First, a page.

Waxahatchee is now the kind of project to get Katie Crutchfield profiled in The New Yorker. Her songwriting chops prove better with each new release, making Ivy Tripp her most accomplished outing yet. Even if her music is clearly influenced by the best lo-fi sound/hi-fi emotionality records of the ‘90s, she’s been keying in on timelessness since the get-go, and the door has finally swung wide open.
The dirge-y organ sounds on opening track “Breathless” aren’t the most indicative of what’s to come after. Still, they provide insight into one of Crutchfield’s greatest strengths: turning melancholy grit into something inviting and hospitable. By the time one of the album’s singles, “Under a Rock,” starts, it becomes even clearer. She knows just how to be aware of darkness and pain while positioning herself as a fireplace amidst the winds.
Given how pretty her voice is, it’d be easy to describe Crutchfield as a delicate or fragile singer, but those adjectives are too cheap and off-base to apply. Her warble is packed with strength and resilience without ever needing to resort to complex vocal runs or raspy growls. She may resort to a falsetto here and there but, like everything going on instrumentally, her vocals are much more notable for her simple, inherent power. When you’ve got a whole record of songs whose bare bones are as impactful as these ones, frills of any variety are as unproductive as they are unnecessary.
Her choruses are catchy and immediately memorable, ripped from some cosmic songbook which all of us are innately aware of. Songs like “Poison” and “Air” seem like tracks you’ve already tapped your fingers on your steering wheel to before you realize it’s your first time listening to them. They’ve got a lot in common with indie rock’s past. If you knew who Carrie Brownstein was before Portlandia or bowed at the altar of Stephen Malkmus back in the day, these songs have a genetic structure you’ll latch onto immediately. But Crutchfield is more willingly emotive in her playing, singing and writing than either.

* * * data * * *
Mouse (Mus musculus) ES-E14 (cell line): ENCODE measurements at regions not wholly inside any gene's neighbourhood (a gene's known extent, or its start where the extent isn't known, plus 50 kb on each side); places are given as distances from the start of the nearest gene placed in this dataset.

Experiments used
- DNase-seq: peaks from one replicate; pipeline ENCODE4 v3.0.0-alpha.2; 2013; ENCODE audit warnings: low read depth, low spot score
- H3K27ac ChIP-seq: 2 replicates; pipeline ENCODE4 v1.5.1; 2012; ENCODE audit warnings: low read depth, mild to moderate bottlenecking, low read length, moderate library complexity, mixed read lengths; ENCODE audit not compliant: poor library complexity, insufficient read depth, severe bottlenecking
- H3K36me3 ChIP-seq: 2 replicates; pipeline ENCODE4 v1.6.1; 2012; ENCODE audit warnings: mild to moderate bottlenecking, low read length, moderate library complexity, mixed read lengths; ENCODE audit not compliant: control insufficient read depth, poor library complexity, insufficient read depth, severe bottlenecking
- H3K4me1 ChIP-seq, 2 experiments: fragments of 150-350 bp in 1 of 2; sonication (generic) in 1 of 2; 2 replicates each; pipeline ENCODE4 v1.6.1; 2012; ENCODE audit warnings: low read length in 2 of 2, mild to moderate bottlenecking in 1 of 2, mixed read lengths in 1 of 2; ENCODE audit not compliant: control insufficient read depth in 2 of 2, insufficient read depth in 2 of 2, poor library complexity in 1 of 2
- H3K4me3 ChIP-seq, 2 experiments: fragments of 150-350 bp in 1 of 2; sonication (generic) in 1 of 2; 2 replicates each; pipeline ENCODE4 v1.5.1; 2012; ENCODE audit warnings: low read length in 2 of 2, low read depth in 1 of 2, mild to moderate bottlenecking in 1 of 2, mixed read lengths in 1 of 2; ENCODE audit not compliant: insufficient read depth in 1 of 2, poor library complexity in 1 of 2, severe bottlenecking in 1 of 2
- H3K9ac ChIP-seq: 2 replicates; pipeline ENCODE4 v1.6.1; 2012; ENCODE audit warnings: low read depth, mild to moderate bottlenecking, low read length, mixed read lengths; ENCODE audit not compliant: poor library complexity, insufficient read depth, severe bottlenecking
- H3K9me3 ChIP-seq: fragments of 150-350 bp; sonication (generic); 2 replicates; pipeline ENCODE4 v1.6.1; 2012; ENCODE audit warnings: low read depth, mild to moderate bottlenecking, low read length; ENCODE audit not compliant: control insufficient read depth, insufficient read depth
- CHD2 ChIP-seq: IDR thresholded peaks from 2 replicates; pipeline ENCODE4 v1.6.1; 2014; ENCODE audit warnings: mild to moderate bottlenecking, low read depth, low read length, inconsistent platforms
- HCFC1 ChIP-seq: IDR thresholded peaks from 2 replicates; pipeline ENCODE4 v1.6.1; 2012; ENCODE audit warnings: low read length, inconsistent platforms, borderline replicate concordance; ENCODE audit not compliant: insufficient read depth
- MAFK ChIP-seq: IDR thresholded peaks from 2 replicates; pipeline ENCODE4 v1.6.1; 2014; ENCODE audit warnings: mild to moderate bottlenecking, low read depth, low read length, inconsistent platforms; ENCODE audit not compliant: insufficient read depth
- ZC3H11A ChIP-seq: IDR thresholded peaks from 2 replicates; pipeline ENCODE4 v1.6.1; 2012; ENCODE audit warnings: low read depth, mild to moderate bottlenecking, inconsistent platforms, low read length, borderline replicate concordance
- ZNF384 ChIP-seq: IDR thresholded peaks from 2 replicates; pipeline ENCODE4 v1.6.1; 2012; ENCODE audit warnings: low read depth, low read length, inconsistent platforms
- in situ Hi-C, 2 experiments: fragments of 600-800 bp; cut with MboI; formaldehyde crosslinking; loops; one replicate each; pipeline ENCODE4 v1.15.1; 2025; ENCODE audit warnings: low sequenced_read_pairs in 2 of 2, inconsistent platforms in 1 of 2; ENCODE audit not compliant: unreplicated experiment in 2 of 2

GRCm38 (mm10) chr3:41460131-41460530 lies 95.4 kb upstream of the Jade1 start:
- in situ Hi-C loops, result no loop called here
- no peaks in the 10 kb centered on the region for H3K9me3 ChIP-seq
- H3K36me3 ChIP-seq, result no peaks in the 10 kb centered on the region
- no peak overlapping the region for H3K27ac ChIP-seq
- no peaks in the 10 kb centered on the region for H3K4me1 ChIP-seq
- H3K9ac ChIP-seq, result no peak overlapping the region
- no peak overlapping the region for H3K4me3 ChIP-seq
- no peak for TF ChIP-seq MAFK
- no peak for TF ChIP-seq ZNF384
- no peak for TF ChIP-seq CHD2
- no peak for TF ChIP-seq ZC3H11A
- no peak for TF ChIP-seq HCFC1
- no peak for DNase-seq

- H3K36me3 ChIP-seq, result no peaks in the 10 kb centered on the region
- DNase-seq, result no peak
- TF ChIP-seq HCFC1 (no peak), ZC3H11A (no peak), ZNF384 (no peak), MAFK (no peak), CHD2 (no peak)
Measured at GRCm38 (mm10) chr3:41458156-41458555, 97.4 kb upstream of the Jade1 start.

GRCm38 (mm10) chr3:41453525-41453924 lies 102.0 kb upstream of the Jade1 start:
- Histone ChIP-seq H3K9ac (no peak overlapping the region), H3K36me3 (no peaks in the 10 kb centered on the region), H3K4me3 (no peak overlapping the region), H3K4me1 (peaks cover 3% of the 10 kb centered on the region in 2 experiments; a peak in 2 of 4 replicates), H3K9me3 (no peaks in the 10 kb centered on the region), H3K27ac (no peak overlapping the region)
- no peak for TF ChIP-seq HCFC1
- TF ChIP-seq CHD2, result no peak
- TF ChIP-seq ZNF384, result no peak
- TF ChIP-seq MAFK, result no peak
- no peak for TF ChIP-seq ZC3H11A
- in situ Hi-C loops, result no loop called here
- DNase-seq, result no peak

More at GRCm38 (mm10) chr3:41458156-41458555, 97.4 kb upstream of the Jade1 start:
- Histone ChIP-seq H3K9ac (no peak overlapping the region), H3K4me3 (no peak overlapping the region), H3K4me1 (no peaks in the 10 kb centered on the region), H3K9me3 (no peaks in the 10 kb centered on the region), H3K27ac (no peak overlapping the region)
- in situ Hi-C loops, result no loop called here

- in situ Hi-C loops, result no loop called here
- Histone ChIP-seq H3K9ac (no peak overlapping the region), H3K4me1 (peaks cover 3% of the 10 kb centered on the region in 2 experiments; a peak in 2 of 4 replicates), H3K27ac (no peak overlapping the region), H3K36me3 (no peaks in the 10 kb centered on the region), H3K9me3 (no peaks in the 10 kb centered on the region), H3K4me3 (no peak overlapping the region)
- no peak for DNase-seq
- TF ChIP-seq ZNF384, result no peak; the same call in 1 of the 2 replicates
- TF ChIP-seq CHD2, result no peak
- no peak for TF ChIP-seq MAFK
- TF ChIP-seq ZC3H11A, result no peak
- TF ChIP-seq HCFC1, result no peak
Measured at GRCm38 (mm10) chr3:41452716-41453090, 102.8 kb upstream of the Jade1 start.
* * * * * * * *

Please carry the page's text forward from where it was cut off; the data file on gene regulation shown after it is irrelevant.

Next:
Even though she’s a master of guitar tone, you’ve got to give her credit for laying down quite a few key-centric tracks on Ivy Tripp. The standout in this grouping is “La Loose,” which is more in step with Merritt than it is Malkmus. Its lilting synth lines and electronic pattering beat are a great gateway to certain feelings of yearning you only hit on with one or two songs out of a hundred. It’s the sort of track that’ll make you want to be a better human being before you’ve even paid that much attention to the lyrics.
Ivy Tripp sounds like a beach you’ve gone to in the interest of contemplating. All the surfers and tourists have gone home and you’re watching the sun fall past the horizon, wind and waves whipping around, and the only reason you’re there is to realize the world is a lot bigger and scarier than you want to say in polite company. Then you turn around and realize there’s a bonfire roaring already, waiting for you to make it your own.